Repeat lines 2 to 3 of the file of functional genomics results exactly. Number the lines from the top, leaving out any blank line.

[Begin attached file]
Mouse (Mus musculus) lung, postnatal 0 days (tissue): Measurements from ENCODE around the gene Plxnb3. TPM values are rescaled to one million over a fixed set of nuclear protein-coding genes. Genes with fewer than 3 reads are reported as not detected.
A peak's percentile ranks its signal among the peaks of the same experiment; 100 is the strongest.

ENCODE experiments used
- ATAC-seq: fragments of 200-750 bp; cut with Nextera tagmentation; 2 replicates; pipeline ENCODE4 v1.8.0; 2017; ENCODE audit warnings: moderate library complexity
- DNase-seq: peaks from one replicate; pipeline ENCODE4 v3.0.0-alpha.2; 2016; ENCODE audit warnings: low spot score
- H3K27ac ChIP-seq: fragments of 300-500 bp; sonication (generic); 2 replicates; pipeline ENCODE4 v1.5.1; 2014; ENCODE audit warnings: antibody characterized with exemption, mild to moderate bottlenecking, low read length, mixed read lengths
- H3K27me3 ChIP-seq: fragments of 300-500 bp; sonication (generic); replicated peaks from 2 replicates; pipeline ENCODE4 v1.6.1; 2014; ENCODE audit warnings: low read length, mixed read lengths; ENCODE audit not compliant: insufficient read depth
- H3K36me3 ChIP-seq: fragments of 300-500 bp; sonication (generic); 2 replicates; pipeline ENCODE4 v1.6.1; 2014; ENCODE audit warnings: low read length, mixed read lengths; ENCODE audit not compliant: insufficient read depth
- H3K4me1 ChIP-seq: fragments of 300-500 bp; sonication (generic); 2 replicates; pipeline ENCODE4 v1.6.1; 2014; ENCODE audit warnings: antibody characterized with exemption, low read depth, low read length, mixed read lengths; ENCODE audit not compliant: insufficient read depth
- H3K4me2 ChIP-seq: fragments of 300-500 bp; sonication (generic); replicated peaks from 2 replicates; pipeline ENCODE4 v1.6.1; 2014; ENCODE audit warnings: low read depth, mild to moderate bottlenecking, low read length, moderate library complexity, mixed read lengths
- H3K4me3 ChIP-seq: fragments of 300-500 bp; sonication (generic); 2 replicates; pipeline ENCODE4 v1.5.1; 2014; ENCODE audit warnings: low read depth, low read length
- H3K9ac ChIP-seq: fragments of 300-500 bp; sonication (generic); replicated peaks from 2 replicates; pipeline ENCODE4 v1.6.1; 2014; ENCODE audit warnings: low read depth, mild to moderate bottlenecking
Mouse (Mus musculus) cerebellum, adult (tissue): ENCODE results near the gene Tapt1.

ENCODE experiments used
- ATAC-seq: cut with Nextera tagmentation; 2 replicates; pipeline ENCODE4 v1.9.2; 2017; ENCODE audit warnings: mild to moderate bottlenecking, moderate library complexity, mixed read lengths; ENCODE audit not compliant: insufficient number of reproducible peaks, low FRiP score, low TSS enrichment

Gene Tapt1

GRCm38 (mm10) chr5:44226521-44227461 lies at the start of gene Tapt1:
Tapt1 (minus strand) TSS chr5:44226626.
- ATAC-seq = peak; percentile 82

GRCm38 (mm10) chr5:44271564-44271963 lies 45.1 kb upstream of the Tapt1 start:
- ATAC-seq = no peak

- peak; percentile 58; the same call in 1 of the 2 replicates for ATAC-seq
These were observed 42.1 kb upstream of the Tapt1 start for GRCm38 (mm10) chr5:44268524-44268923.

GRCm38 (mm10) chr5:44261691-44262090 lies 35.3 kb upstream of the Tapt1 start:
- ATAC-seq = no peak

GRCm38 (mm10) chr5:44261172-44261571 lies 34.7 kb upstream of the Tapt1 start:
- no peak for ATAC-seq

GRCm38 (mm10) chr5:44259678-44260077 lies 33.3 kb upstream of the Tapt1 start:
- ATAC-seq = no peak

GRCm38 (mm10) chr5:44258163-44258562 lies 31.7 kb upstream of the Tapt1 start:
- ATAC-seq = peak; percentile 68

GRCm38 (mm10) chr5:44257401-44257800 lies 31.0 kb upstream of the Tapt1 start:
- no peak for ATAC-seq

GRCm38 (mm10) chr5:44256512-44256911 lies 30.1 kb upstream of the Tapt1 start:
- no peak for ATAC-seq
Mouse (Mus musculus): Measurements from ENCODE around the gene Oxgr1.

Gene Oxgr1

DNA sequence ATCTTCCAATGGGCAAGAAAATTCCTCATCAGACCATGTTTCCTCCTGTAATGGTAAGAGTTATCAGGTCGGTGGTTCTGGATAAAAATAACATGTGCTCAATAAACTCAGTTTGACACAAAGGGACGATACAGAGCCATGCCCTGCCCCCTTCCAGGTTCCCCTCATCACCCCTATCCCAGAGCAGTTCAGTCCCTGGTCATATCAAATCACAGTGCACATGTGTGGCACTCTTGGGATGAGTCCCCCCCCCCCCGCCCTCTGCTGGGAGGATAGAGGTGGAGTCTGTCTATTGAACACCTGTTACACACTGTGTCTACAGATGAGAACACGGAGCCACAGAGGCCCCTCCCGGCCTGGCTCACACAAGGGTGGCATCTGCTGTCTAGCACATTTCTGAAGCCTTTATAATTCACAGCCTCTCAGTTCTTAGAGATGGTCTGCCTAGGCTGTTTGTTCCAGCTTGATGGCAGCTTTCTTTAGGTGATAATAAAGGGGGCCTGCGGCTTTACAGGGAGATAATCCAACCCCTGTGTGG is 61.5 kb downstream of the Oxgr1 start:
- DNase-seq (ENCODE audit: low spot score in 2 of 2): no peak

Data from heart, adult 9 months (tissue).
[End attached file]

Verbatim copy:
A peak's percentile ranks its signal among the peaks of the same experiment; 100 is the strongest.

ENCODE experiments used